It’s almost time for the grand reveal. While the final product is still a bit of a mystery, the anticipation has the business world anxiously awaiting the news.
The U.S. Securities and Exchange Commission (SEC) is expected to make a big announcement in April, and if we’re lucky, it will be the full release of its climate disclosure rules. Either way, publicly-traded companies in the U.S. should be preparing to report on the climate metrics that are soon to become mandatory.
We are in the midst of a climate crisis, and the rules that dictate how businesses and governments operate are changing. The EU already has a climate disclosure system in place for its largest companies — which is being upgraded next year to include more companies and more thorough reporting. The U.S. is following the EU’s lead with the new SEC climate disclosure rules.
The mandatory disclosures are expected to include a company's carbon emissions, low-carbon transition plans and climate risks. Climate risk is separated into physical and transition risks: Physical risks are climate hazards like drought, flood and extreme heat, whereas transition risks cover the policy changes with which organizations must comply.
While businesses have yet to be shown the final climate disclosure rules from the SEC, there are measures they can take to hit the ground running when the rules are revealed.
“It’s really about being prepared for Scope 3 [GHG emissions] and ensuring that all of the data you are disclosing is traceable and auditable,” says William Theisen, CEO of EcoAct North America.
Scope 3 GHG emissions cover the emissions produced across an organization’s entire value chain, both upstream and downstream. Depending on the size of the business, this can include hundreds or thousands of different companies, from raw material suppliers to distribution partners. It’s an overwhelming task, but it’s much more manageable if taken one step at a time.
“The first step is to do a materiality assessment and get at least an idea of where you should focus first,” Theisen says. “Look at the products and services within your supply chain, and then transform them using an emission factor to equate it to a tonnage of carbon. It won’t be completely accurate, but it will at least give you an idea of areas to dive into and get more granular data.”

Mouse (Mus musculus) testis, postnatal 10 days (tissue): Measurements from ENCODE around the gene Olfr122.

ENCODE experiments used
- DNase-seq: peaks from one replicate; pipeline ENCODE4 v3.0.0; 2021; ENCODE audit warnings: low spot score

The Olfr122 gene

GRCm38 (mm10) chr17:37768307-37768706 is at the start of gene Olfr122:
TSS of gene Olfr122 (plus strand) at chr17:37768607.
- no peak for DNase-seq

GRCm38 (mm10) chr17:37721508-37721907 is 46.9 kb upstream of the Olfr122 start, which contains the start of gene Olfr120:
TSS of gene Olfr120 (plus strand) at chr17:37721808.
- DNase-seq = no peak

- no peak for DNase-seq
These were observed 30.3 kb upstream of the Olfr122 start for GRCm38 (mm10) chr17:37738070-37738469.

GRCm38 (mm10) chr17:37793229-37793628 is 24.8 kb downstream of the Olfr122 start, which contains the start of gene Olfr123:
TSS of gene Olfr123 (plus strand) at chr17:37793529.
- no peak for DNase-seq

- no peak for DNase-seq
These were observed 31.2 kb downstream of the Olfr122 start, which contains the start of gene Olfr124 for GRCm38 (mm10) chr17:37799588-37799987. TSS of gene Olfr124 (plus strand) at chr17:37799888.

Organizations that want to have some idea of what the SEC reporting may look like can explore the current CDP global disclosure system. “As a supplier or publicly- traded company looking to get your bearings on what requirements are probably going to be important, CDP is a good place to start," Theisen suggests.
Part of the SEC disclosure requirements will include climate risk. While it can be difficult to evaluate how vulnerable business assets are to climate risk — with much of it open to interpretation — honesty and transparency is the best policy, Theisen advises. Trying to downplay climate risk is how a business can get burned.
“It’s the quality of their disclosure. If they understand what the climate risks are and they’re addressing them, that can actually play in a company’s favor,” he explains. “It’s when a company is not disclosing any climate risk that the assumption then is that maybe they don’t know what’s happening — maybe they’re not putting in mitigation measures.”
“Investors and external stakeholders really just want to understand that this is being appropriately managed, that there is a roadmap, and that the roadmap can evolve,” Theisen says. “We’re all adapting to climate change year after year."
Enlisting climate consultants can help businesses develop strategies for their climate disclosures. This demonstrates to investors that leadership understands the risks associated with climate change and are engaging in methods to mitigate their exposure.
Image credit: RF._.studio/Pexels
Andrew Kaminsky is a freelance writer with no fixed location. He travels all corners of the globe learning about the different groups that call this planet home, seeing natural wonders, and sharing laughs with the people he finds along the way. An alum of the University of Winnipeg's International Development program, Andrew is particularly interested in international relations and sustainable development. In his spare time you are likely to find Andrew engaging in anything sport-related, or finding common ground with new friends over a craft beer.